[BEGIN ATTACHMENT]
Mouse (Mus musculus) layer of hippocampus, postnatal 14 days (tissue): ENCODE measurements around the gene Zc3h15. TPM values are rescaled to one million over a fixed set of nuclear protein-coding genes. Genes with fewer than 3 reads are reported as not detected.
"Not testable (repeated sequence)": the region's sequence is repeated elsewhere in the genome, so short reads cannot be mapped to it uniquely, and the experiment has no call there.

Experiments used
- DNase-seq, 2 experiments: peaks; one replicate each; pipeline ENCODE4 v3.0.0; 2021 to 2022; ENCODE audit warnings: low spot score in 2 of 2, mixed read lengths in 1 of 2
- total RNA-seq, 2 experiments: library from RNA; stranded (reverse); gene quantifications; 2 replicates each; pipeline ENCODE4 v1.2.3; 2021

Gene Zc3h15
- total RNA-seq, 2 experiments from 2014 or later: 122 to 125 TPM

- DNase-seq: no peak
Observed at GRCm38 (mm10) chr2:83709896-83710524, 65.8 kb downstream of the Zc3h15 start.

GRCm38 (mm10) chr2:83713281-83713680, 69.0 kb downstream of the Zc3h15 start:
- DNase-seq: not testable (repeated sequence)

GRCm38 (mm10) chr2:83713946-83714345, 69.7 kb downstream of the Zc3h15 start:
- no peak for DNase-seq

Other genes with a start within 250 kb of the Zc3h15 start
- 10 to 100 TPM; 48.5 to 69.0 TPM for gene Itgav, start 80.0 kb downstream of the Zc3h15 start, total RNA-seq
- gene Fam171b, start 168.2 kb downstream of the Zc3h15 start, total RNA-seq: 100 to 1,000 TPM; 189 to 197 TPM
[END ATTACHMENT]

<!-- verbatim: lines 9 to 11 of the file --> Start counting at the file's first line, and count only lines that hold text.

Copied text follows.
Observed at GRCm38 (mm10) chr2:83709896-83710524, 65.8 kb downstream of the Zc3h15 start.

GRCm38 (mm10) chr2:83713281-83713680, 69.0 kb downstream of the Zc3h15 start:
- DNase-seq: not testable (repeated sequence)